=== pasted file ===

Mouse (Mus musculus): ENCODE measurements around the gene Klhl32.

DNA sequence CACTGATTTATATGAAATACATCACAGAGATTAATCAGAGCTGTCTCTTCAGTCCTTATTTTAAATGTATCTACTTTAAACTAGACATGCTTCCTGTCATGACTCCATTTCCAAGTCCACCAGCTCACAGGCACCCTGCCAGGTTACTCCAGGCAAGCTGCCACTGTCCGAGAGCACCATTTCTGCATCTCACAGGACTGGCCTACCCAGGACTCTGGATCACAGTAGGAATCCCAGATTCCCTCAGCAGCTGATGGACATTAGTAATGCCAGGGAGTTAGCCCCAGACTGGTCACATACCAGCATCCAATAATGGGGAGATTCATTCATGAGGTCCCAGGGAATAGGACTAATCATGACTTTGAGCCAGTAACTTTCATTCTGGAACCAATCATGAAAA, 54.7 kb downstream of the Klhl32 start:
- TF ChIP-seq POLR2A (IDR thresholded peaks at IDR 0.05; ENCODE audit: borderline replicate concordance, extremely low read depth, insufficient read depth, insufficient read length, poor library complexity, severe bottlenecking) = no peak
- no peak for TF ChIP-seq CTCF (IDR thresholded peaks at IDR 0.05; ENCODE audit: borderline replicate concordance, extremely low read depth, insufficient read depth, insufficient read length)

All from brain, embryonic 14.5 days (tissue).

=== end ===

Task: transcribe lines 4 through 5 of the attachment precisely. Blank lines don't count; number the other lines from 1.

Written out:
- no peak for TF ChIP-seq CTCF (IDR thresholded peaks at IDR 0.05; ENCODE audit: borderline replicate concordance, extremely low read depth, insufficient read depth, insufficient read length)

All from brain, embryonic 14.5 days (tissue).